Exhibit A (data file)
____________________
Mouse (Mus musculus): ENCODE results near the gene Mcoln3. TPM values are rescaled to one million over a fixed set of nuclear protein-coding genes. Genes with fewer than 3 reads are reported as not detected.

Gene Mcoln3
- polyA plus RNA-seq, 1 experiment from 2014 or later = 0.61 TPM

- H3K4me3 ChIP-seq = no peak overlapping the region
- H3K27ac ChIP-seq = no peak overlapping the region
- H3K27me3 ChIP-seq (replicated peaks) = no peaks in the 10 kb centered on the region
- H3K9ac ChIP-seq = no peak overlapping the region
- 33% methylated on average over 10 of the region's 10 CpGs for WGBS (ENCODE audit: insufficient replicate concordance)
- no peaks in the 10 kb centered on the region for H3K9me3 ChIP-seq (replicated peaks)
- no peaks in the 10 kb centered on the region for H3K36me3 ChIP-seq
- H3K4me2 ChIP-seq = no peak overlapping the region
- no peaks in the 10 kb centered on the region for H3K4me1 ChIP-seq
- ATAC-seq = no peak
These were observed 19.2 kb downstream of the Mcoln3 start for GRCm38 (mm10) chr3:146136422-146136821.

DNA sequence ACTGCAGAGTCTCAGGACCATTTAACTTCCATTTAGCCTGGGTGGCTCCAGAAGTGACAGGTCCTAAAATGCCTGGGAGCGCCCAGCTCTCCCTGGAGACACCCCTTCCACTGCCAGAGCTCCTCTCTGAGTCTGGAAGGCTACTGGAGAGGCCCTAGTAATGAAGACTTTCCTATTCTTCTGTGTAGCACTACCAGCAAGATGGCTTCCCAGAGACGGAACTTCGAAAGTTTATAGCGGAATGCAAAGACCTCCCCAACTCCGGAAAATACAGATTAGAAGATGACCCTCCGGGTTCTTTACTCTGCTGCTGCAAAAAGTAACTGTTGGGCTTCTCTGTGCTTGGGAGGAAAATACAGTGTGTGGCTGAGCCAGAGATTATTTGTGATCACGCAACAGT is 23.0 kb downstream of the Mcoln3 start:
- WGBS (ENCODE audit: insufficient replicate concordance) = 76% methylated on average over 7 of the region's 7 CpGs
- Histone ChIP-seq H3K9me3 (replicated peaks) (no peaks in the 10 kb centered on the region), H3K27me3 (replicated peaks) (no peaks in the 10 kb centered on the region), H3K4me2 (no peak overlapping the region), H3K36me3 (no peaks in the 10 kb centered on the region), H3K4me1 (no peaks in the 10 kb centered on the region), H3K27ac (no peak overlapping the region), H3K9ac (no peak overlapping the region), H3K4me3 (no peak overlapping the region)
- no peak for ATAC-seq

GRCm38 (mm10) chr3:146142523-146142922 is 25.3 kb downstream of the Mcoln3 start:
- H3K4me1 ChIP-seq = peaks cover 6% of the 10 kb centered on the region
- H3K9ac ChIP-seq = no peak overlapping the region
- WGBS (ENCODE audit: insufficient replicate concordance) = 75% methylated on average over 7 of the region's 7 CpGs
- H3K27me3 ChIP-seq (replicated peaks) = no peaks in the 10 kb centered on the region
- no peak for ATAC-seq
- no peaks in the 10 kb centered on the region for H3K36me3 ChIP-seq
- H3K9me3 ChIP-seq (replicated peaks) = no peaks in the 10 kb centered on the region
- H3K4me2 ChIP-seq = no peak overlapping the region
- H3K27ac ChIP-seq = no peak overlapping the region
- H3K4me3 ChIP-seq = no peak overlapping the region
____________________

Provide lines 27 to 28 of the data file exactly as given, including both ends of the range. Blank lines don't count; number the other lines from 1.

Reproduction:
- H3K4me2 ChIP-seq = no peak overlapping the region
- H3K27ac ChIP-seq = no peak overlapping the region